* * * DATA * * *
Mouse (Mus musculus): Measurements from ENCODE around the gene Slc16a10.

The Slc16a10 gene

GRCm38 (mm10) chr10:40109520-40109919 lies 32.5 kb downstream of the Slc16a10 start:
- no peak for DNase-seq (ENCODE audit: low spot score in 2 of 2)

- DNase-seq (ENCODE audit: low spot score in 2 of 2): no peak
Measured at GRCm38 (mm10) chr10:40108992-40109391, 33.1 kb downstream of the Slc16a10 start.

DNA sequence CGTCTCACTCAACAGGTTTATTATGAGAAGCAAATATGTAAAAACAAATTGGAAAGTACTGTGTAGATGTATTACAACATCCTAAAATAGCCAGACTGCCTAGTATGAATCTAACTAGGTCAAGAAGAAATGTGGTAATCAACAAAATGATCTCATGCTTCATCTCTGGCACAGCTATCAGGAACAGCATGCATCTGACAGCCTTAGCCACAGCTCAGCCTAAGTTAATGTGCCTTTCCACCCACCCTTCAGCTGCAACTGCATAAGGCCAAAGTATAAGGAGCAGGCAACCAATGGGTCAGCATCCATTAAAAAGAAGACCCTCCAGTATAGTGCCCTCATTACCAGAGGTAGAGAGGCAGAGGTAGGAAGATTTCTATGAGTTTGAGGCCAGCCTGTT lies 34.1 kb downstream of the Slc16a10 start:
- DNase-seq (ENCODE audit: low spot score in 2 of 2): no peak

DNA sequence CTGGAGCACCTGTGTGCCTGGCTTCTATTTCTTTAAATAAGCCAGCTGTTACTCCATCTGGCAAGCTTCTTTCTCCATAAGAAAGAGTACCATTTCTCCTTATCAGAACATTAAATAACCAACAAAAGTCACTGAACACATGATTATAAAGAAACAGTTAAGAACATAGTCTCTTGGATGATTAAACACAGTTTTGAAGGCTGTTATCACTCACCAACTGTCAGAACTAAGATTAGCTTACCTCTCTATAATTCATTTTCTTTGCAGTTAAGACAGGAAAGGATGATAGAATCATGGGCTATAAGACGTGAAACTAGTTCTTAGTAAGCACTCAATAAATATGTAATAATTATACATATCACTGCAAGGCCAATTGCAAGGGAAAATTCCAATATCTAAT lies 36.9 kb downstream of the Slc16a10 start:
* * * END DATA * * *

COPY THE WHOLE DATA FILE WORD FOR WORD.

Mouse (Mus musculus): Measurements from ENCODE around the gene Slc16a10.

The Slc16a10 gene

GRCm38 (mm10) chr10:40109520-40109919 lies 32.5 kb downstream of the Slc16a10 start:
- no peak for DNase-seq (ENCODE audit: low spot score in 2 of 2)

- DNase-seq (ENCODE audit: low spot score in 2 of 2): no peak
Measured at GRCm38 (mm10) chr10:40108992-40109391, 33.1 kb downstream of the Slc16a10 start.

DNA sequence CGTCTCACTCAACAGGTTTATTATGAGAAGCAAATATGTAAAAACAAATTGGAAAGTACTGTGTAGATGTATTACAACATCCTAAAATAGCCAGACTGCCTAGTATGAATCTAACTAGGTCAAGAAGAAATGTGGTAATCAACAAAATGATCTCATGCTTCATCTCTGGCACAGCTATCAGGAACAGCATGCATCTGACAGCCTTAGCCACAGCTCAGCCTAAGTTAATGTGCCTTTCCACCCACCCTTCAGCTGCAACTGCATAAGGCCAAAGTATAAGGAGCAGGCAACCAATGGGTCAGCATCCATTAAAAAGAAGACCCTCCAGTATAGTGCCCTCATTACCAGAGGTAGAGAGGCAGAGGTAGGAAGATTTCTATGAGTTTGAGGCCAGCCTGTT lies 34.1 kb downstream of the Slc16a10 start:
- DNase-seq (ENCODE audit: low spot score in 2 of 2): no peak

DNA sequence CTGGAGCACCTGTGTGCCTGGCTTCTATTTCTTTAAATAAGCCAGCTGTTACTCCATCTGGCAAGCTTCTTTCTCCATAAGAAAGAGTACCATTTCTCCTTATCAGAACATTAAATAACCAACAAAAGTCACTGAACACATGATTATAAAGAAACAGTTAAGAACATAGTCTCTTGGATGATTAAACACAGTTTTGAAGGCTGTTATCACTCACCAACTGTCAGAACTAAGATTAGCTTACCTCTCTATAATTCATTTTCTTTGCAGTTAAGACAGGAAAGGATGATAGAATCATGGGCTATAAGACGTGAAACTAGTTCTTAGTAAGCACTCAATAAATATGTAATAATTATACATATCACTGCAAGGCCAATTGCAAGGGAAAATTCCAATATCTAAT lies 36.9 kb downstream of the Slc16a10 start: